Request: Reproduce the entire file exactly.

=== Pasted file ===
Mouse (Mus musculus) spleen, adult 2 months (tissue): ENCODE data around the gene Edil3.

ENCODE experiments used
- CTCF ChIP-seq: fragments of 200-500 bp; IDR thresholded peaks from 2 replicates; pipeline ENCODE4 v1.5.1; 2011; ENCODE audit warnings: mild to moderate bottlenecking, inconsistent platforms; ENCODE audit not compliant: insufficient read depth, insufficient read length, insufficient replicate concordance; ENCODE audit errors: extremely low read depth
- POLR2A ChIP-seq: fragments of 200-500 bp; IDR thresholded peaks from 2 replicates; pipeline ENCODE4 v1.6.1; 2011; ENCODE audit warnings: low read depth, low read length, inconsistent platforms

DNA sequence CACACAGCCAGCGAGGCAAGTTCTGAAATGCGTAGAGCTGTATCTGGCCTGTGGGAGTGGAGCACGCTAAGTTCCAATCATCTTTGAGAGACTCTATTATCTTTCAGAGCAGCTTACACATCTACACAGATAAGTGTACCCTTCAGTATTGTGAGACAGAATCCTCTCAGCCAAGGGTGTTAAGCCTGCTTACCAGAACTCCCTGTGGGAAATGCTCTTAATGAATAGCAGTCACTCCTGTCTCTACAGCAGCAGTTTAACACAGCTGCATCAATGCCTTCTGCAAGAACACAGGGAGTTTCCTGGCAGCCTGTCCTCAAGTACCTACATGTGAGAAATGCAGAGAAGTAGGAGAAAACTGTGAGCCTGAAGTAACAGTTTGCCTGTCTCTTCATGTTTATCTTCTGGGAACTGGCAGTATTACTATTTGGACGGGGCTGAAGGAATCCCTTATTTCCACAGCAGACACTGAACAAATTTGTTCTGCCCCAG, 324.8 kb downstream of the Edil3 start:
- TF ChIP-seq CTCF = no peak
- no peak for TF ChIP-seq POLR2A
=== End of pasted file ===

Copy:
Mouse (Mus musculus) spleen, adult 2 months (tissue): ENCODE data around the gene Edil3.

ENCODE experiments used
- CTCF ChIP-seq: fragments of 200-500 bp; IDR thresholded peaks from 2 replicates; pipeline ENCODE4 v1.5.1; 2011; ENCODE audit warnings: mild to moderate bottlenecking, inconsistent platforms; ENCODE audit not compliant: insufficient read depth, insufficient read length, insufficient replicate concordance; ENCODE audit errors: extremely low read depth
- POLR2A ChIP-seq: fragments of 200-500 bp; IDR thresholded peaks from 2 replicates; pipeline ENCODE4 v1.6.1; 2011; ENCODE audit warnings: low read depth, low read length, inconsistent platforms

DNA sequence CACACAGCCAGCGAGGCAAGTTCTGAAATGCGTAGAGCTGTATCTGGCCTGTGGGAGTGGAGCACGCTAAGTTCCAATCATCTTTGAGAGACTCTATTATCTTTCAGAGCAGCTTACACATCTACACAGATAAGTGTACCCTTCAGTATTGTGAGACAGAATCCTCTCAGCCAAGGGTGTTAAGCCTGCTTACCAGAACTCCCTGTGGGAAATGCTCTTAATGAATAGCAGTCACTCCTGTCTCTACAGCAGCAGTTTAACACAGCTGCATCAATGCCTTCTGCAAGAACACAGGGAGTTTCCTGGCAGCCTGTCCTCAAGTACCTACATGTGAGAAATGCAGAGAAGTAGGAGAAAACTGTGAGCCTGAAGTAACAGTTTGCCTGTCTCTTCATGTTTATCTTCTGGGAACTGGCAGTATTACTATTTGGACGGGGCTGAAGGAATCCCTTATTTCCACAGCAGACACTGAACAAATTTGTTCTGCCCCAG, 324.8 kb downstream of the Edil3 start:
- TF ChIP-seq CTCF = no peak
- no peak for TF ChIP-seq POLR2A